Gary Shteyngart smiles, a stack of books in front of himJudging from the laughter over the course of Monday and Wednesday night (when Shteyngart read from his forthcoming novel, Lake Success), the answer seems to be: most of us. And now more than ever. In fact, just a week before Shteyngart took the stage, Masha Gessen penned a New Yorker column about Michelle Wolf’s performance at the White House Correspondents’ Association dinner, in which she observes that “over the last year and a half, much of the culture has sought relief in humor in much the same way as citizens of extremely repressive countries.”

Gessen provides examples of subversive jokes from the Soviet Union (like those recently declassified by the CIA) and life under Putin (not including my personal fav: “Vladimir, will there be an ‘Iron Curtain’ again?” Putin: “No! The regular barbed wire will do”) as parallels to, if not ancestors of, the type of humor that currently dominates Saturday Night Live sketches and The Onion’s headlines.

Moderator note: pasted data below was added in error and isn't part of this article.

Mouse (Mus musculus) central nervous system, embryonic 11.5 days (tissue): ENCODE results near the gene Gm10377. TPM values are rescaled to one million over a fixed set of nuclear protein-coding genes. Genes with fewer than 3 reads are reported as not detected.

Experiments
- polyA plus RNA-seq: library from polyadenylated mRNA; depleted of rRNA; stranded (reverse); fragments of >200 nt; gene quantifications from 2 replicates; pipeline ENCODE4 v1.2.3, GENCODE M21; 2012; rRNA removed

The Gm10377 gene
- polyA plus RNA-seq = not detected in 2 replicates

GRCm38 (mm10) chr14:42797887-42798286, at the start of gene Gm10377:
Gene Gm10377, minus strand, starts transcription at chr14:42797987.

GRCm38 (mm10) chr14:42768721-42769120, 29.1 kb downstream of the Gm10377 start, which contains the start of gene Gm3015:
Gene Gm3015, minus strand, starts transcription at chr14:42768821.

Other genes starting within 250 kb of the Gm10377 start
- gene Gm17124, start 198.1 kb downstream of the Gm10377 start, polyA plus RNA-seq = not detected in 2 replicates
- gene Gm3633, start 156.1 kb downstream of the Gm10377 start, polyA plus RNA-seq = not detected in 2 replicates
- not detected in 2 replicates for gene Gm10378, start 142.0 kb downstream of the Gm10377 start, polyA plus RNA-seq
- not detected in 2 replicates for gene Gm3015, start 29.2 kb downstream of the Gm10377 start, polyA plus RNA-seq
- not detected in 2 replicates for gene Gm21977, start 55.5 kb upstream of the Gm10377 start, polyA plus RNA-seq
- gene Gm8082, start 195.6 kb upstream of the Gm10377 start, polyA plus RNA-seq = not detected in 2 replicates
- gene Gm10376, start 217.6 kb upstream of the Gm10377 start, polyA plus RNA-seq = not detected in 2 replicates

These jokes do not simply provide relief or escape, but serve, Gessen writes, “to reclaim the power to define—and inhabit—reality,” and to “reclaim the goodness of laughter,” which is so often weaponized by repressive regimes “to mock their opponents, creating what the cultural theorist Svetlana Boym called ‘totalitarian laughter.’ Its opposite is anti-totalitarian laughter.”

Bringing Soviet humor to an American canvas

Little Failure book coverIt’s a type of humor that Shteyngart grew up with, then deftly repurposed to create a literary style all his own. A “Grain Jew” who immigrated from the USSR to the States with his parents in 1979, Shteyngart’s first three novels all borrowed heavily from his life. Each features a Russian Jewish protagonist, through whose Soviet sensibilities American life is variously filtered and refracted, laying the absurdity of our awful-beautiful world uncomfortably, and sometimes poignantly, bare.